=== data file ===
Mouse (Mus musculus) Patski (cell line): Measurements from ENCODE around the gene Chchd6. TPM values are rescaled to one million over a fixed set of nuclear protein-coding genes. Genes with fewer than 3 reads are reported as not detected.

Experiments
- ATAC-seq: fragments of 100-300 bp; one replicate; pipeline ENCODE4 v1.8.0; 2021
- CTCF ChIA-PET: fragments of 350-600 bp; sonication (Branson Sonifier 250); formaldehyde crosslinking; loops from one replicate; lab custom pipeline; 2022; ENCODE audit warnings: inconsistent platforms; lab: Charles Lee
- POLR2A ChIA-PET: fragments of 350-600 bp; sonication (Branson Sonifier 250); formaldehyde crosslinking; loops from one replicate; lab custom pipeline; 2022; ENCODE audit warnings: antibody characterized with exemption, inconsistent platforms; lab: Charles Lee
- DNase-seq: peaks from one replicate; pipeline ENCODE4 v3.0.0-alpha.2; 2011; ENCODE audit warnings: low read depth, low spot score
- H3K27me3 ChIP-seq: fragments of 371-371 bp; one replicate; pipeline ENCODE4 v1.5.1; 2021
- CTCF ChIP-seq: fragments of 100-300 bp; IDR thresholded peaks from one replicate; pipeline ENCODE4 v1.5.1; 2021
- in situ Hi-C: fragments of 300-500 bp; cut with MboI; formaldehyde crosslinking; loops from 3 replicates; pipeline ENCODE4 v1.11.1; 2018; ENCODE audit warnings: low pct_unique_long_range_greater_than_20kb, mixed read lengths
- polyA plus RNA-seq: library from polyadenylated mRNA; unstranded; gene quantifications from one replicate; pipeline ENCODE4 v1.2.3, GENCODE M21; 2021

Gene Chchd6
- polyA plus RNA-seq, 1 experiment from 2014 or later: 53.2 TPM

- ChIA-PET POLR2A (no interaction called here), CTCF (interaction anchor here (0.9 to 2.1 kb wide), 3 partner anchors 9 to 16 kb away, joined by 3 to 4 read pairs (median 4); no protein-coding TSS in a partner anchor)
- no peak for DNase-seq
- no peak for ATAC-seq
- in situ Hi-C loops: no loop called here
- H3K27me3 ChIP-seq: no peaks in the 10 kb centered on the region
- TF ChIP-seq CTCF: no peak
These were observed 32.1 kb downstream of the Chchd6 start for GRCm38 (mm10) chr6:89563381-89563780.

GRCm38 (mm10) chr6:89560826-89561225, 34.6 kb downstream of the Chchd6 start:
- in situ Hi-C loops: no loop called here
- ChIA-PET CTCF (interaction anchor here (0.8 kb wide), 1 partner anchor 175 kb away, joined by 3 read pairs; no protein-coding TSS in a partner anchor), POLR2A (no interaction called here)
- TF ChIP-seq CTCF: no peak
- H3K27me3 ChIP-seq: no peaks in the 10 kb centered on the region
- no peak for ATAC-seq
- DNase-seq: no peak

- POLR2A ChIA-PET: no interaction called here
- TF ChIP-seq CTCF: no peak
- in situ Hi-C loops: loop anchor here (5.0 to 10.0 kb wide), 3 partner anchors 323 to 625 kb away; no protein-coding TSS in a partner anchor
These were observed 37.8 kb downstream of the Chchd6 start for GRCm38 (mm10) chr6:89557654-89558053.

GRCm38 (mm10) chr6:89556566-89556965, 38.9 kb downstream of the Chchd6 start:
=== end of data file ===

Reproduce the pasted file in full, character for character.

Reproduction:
Mouse (Mus musculus) Patski (cell line): Measurements from ENCODE around the gene Chchd6. TPM values are rescaled to one million over a fixed set of nuclear protein-coding genes. Genes with fewer than 3 reads are reported as not detected.

Experiments
- ATAC-seq: fragments of 100-300 bp; one replicate; pipeline ENCODE4 v1.8.0; 2021
- CTCF ChIA-PET: fragments of 350-600 bp; sonication (Branson Sonifier 250); formaldehyde crosslinking; loops from one replicate; lab custom pipeline; 2022; ENCODE audit warnings: inconsistent platforms; lab: Charles Lee
- POLR2A ChIA-PET: fragments of 350-600 bp; sonication (Branson Sonifier 250); formaldehyde crosslinking; loops from one replicate; lab custom pipeline; 2022; ENCODE audit warnings: antibody characterized with exemption, inconsistent platforms; lab: Charles Lee
- DNase-seq: peaks from one replicate; pipeline ENCODE4 v3.0.0-alpha.2; 2011; ENCODE audit warnings: low read depth, low spot score
- H3K27me3 ChIP-seq: fragments of 371-371 bp; one replicate; pipeline ENCODE4 v1.5.1; 2021
- CTCF ChIP-seq: fragments of 100-300 bp; IDR thresholded peaks from one replicate; pipeline ENCODE4 v1.5.1; 2021
- in situ Hi-C: fragments of 300-500 bp; cut with MboI; formaldehyde crosslinking; loops from 3 replicates; pipeline ENCODE4 v1.11.1; 2018; ENCODE audit warnings: low pct_unique_long_range_greater_than_20kb, mixed read lengths
- polyA plus RNA-seq: library from polyadenylated mRNA; unstranded; gene quantifications from one replicate; pipeline ENCODE4 v1.2.3, GENCODE M21; 2021

Gene Chchd6
- polyA plus RNA-seq, 1 experiment from 2014 or later: 53.2 TPM

- ChIA-PET POLR2A (no interaction called here), CTCF (interaction anchor here (0.9 to 2.1 kb wide), 3 partner anchors 9 to 16 kb away, joined by 3 to 4 read pairs (median 4); no protein-coding TSS in a partner anchor)
- no peak for DNase-seq
- no peak for ATAC-seq
- in situ Hi-C loops: no loop called here
- H3K27me3 ChIP-seq: no peaks in the 10 kb centered on the region
- TF ChIP-seq CTCF: no peak
These were observed 32.1 kb downstream of the Chchd6 start for GRCm38 (mm10) chr6:89563381-89563780.

GRCm38 (mm10) chr6:89560826-89561225, 34.6 kb downstream of the Chchd6 start:
- in situ Hi-C loops: no loop called here
- ChIA-PET CTCF (interaction anchor here (0.8 kb wide), 1 partner anchor 175 kb away, joined by 3 read pairs; no protein-coding TSS in a partner anchor), POLR2A (no interaction called here)
- TF ChIP-seq CTCF: no peak
- H3K27me3 ChIP-seq: no peaks in the 10 kb centered on the region
- no peak for ATAC-seq
- DNase-seq: no peak

- POLR2A ChIA-PET: no interaction called here
- TF ChIP-seq CTCF: no peak
- in situ Hi-C loops: loop anchor here (5.0 to 10.0 kb wide), 3 partner anchors 323 to 625 kb away; no protein-coding TSS in a partner anchor
These were observed 37.8 kb downstream of the Chchd6 start for GRCm38 (mm10) chr6:89557654-89558053.

GRCm38 (mm10) chr6:89556566-89556965, 38.9 kb downstream of the Chchd6 start: